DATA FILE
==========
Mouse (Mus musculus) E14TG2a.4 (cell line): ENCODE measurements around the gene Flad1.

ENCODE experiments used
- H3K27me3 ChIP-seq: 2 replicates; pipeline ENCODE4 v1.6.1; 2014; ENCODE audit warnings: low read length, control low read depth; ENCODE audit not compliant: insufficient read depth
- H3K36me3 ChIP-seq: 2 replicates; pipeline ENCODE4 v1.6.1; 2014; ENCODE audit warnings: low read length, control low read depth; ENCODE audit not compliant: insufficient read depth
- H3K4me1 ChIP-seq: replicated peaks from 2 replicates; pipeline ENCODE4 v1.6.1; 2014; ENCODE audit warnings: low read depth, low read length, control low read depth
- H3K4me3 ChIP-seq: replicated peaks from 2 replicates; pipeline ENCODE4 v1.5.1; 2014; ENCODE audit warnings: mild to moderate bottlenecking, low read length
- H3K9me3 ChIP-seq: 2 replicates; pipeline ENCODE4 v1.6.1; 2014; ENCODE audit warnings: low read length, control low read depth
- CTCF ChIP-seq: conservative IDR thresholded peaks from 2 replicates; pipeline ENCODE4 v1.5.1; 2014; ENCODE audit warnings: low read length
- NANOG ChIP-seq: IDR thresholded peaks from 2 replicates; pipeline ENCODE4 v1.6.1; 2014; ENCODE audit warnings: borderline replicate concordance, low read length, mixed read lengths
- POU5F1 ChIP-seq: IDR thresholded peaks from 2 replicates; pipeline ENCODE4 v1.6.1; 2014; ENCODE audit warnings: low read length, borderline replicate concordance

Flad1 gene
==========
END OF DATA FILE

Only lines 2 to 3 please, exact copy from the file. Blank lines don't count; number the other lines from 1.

ENCODE experiments used
- H3K27me3 ChIP-seq: 2 replicates; pipeline ENCODE4 v1.6.1; 2014; ENCODE audit warnings: low read length, control low read depth; ENCODE audit not compliant: insufficient read depth